Global refugee situation
RCOA recommends that, in view of the pressing need for resettlement from Africa, the 2013-14 regional target for resettlement from Africa be set at no lower than 25% of the offshore program.
RCOA recommends that the Australian Government review its approach to resettling refugees who are unaccompanied minors, at risk of detention or classified as being “out of region”, giving careful consideration to the vulnerability of refugees most isolated in countries of asylum.
RCOA recommends that the Australian Government work with the United States, Canada and other nations involved in the Working Group on Resettlement to explore how the host nations which have benefited most from resettlement (particularly Thailand, Nepal and Malaysia) can be encouraged to improve protection standards for refugees who remain in their territory.
RCOA recommends that the Australian Government develop, publish and implement a framework for Australia’s refugee resettlement program based on priority resettlement to the most vulnerable refugees, the promotion of family unity, the strategic use of resettlement and the consideration of global resettlement needs in the development of regional allocations.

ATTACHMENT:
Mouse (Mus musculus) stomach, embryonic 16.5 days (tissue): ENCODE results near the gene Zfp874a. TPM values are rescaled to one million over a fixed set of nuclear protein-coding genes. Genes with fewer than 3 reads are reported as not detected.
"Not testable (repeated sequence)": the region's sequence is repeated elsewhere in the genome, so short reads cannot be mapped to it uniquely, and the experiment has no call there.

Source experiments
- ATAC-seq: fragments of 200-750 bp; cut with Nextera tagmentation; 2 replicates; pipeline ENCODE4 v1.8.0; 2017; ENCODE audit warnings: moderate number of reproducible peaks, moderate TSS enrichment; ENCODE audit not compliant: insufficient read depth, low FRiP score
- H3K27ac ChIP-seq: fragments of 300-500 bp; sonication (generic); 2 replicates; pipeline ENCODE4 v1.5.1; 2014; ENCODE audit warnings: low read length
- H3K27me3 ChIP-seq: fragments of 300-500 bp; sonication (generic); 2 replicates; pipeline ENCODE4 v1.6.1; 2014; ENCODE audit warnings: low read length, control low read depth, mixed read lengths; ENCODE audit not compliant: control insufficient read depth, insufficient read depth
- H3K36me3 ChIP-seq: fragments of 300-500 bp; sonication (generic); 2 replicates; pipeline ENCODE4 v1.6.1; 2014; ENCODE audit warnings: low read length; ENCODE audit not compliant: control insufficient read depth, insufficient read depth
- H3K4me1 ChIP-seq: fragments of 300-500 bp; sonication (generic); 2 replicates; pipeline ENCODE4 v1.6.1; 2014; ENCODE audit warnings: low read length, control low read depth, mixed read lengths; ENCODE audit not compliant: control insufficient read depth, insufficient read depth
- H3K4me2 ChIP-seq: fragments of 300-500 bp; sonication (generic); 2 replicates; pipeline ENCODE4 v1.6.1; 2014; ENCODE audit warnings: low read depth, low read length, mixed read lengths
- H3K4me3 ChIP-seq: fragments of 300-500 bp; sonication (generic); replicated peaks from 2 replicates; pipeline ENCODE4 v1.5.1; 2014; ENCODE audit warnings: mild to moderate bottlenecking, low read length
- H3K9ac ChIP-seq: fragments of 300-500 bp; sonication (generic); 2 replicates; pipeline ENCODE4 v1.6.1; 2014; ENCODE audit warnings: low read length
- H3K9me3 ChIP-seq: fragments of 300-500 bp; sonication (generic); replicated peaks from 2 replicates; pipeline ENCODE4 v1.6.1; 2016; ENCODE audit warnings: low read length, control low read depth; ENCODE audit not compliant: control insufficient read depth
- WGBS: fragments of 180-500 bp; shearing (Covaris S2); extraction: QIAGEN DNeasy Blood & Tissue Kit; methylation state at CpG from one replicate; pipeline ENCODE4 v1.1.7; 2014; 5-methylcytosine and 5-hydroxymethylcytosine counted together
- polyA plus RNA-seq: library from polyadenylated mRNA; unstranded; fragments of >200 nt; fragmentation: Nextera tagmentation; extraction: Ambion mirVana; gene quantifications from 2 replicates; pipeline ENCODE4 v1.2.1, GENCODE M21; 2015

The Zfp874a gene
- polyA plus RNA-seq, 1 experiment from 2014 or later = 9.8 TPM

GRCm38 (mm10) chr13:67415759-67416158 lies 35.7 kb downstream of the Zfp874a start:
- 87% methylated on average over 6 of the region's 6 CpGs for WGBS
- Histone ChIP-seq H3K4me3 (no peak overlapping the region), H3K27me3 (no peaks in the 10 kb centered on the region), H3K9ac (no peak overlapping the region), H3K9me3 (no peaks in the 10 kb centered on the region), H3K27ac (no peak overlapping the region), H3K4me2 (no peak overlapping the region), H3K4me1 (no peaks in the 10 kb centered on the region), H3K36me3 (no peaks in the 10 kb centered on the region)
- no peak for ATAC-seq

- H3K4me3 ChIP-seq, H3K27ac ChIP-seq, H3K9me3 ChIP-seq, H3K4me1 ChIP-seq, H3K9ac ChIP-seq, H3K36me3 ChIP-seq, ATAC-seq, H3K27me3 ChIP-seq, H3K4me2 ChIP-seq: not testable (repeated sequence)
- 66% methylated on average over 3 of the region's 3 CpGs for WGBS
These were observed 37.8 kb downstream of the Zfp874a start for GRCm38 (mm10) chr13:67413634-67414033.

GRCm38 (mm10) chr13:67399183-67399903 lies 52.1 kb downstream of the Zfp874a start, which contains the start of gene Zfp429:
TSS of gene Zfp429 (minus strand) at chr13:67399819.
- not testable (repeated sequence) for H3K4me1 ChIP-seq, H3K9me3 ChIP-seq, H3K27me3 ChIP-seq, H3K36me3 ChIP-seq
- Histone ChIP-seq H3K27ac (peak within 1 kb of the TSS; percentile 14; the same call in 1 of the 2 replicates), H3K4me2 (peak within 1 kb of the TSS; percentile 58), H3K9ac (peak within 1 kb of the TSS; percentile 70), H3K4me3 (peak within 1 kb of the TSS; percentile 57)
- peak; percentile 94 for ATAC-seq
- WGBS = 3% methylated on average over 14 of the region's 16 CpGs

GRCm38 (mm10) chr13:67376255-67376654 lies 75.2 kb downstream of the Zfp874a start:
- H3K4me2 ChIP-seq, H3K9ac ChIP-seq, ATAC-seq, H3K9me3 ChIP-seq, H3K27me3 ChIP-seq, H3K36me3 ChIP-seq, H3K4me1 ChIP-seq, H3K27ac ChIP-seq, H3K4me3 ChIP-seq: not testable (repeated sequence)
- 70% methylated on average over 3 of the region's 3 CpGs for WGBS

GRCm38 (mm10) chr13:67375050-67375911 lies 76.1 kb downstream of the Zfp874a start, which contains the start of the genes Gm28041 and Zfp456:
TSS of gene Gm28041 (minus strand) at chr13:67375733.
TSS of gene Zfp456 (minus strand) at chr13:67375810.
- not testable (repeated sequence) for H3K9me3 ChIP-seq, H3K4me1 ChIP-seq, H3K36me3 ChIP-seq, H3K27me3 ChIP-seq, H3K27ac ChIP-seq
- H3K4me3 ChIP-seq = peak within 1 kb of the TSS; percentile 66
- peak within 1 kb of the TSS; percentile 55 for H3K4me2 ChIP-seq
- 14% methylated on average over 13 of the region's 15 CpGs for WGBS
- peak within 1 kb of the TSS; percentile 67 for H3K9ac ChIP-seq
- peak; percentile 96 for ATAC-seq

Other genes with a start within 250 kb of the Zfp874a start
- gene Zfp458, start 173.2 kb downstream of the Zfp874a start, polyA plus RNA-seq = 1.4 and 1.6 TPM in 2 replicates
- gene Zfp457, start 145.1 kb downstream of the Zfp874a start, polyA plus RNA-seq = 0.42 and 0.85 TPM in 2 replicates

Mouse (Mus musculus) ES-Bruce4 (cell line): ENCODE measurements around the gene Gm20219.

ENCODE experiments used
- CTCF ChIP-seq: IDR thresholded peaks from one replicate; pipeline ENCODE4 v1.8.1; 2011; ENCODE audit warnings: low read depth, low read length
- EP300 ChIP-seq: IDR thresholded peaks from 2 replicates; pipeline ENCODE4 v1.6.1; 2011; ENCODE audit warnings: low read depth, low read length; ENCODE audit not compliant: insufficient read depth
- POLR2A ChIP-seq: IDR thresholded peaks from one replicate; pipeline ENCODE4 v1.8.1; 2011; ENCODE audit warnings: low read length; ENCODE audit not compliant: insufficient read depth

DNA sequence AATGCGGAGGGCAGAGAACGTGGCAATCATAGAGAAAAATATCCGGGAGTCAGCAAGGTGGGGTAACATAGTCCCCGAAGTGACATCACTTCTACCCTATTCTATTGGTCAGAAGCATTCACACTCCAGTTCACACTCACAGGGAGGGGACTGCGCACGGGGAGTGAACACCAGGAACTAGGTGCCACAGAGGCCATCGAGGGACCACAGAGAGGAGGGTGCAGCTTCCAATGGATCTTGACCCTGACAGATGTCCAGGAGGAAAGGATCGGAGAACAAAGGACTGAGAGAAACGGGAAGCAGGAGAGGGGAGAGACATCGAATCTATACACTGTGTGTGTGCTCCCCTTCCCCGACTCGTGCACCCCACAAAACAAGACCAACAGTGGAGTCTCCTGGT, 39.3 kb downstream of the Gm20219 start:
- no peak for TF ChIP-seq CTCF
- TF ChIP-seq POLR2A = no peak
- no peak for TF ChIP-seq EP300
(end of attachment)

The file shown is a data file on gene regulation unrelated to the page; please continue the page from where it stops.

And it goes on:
Australia’s Refugee and Humanitarian Program
RCOA recommends that the Australian Government consult with settlement service providers and mainstream agencies involved in providing support to refugees, to determine the additional resources necessary to ensure ongoing quality service provision (particularly SGP services) in light of the expansion of Australia’s Refugee and Humanitarian Program.
RCOA recommends that the Australian Government:
- Immediately end the numerical link between the onshore and offshore components of the Refugee and Humanitarian Program.
- Should the Recommendation 6(a) not be implemented, expedite the implementation of Recommendation 21 of the Expert Panel of Asylum Seekers by conducting a review of the linkage between the onshore and offshore components of the Program, to set a timeframe for the end of the linkage.
RCOA recommends that the Australian Government urgently review its plans for the pilot private sponsorship program, revising the proposed visa application charge to a level more affordable for community organisations and exploring ways of providing incentives for sponsors who work together to assist newly arrived refugees towards financial self-sufficiency.
RCOA recommends that the Australian Government conduct a thorough review of how humanitarian family reunion is addressed in policy and planning within the broader immigration program, with due consideration given to how to enable refugee families to be prioritised for timely reunion either within the Refugee and Humanitarian Program or in the general Migration Program.
RCOA recommends that DIAC allow the proposers of split family SHP applications subject to reassessment longer timelines for responding to letters requesting additional information. Responses received after the requested number of days should be considered by DIAC in making an assessment.